In the present experiments, we used laser scanning photostimulation (LSPS) combined with whole-cell patch-clamp recording (Jin et al. 2006) to map and quantify changes in cortical inhibitory circuits in a model of epileptogenic focal cortical injury. There were several reasons for focusing on innervation of fast spiking (FS) interneurons in these experiments: 1) FS interneurons play critical physiological roles in controlling the action potential (AP) output and filtering of excitatory inputs onto Pyr cells within cortical circuits through their GABAergic synapses on somata and proximal dendrites of Pyr cells (DeFelipe 1997; Freund and Katona 2007); 2) these neurons form the largest class of inhibitory cells in the cortex (Uematsu et al. 2008); and 3) alterations in the number, excitability, and synaptic transmission onto inhibitory interneurons and their output onto Pyr cells occur in models of epileptogenesis and human epilepsy (Marco et al. 1996; Jefferys and Traub 1998; Li and Prince 2002; Trotter et al. 2006; Ogiwara et al. 2007; Zhou et al. 2009; Brill and Huguenard 2010; Faria and Prince 2010). We examined excitatory and inhibitory synaptic connections onto parvalbumin/GFP-containing FS interneurons in epileptogenic partial cortical isolations of transgenic mice and also inhibitory connections from interneurons to layer V Pyr neurons. Results show that there is increased excitatory and decreased inhibitory innervation of both FS interneurons and Pyr cells in the injured cortex. The potential functional consequences of these cortical circuit reorganizations after cortical trauma are discussed. Portions of these results have been published in an abstract.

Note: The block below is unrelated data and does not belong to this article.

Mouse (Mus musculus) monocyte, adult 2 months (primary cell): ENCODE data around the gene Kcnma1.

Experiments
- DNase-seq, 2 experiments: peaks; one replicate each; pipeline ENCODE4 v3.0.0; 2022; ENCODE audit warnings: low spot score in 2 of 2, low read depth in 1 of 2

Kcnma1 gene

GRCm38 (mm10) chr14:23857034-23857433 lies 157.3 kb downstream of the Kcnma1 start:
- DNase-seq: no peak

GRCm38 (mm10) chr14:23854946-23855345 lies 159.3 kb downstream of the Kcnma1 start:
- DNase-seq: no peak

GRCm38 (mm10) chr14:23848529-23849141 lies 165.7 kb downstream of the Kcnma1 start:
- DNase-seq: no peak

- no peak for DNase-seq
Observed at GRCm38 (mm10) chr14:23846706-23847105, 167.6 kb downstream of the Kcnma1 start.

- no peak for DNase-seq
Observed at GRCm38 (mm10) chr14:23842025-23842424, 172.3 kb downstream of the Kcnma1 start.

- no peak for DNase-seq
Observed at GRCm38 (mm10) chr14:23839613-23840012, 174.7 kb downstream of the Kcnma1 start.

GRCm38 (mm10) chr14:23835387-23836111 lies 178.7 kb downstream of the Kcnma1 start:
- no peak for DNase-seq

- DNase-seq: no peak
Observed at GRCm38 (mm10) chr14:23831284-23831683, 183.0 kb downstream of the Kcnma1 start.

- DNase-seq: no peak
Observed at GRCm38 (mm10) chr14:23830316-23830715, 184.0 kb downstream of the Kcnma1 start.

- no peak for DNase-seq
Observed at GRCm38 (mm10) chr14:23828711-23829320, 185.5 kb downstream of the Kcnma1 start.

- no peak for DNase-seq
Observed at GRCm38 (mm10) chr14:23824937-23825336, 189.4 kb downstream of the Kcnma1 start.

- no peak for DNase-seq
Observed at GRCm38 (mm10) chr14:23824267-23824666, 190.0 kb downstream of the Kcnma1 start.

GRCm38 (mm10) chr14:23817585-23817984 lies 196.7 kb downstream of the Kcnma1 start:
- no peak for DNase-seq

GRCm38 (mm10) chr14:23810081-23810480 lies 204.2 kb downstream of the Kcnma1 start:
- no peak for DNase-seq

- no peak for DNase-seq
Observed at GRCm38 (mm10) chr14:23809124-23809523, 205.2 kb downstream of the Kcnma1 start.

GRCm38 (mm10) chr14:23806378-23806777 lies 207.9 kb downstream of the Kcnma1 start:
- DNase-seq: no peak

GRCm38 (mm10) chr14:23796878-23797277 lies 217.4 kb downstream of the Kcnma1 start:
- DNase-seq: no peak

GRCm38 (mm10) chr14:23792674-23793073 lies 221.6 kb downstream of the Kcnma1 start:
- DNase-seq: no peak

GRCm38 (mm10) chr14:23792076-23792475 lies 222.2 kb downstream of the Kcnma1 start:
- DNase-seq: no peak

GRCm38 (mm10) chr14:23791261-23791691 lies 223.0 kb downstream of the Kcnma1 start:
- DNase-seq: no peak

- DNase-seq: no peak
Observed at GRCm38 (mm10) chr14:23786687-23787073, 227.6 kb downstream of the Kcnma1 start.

All experiments were performed according to protocols approved by the Stanford Institutional Animal Care and Use Committee. Neocortical slices from 41 transgenic mice expressing GFP in cortical FS cells (Chattopadhyaya et al. 2004) at postnatal day P34–P50 (P0: date of birth), and 12 rats aged between P37 and P47 were used for in vitro recordings. At P21, partially isolated islands of neocortex (undercuts) were produced in 21 mice and 5 rats, using previously described techniques (Hoffman et al. 1994; Li and Prince 2002). Briefly, mice or rats were deeply anesthetized with ketamine (80 mg/kg, intraperitoneally) and xylazine (Rompun 8 mg/kg, intraperitoneally) and mounted in a stereotaxic frame. The scalp was incised, skull exposed, and a bone window opened over the left frontoparietal cortex. A partial isolation of an island of sensorimotor cortex was made using an “L” shaped needle. The needle was inserted tangentially and parasagittally through the dura and lowered to a depth of ~2 mm. It was then rotated 120–135° to produce a contiguous white matter lesion. The skull opening was then covered with sterile plastic wrap (Saran Wrap) and the skin sutured. Animals were allowed to recover for at least 2 weeks (Hoffman et al. 1994; Graber and Prince 1999).
Animals were deeply anesthetized with pentobarbital (55 mg/kg, intraperitoneally), decapitated, the brain rapidly removed and placed in ice-cold (4 °C) oxygenated slicing solution containing (in mM) 230 sucrose, 2.5 KCl, 1.25 NaH2PO4, 10 MgSO4.7HO2, 10 glucose, 0.5 CaCl2.2H2O, and 26 NaHCO3. Coronal slices (350 μm) were cut with a vibratome (Lancer Series 1000; Vibratome Company) through the lesioned sensorimotor cortex and from the same region in control animals and maintained using standard techniques (Jin et al. 2006). After ~0.5-h incubation at 32 °C in standard artificial cerbrospinal fluid (ACSF), slices were incubated at room temperature. The ACSF contained (in mM) 126 NaCl, 2.5 KCl, 1.25 NaH2PO4, 2 CaCl2, 2 MgSO4.7H2O, 26 NaHCO3, and 10 glucose; pH 7.4 when saturated with 95% O2–5% CO2.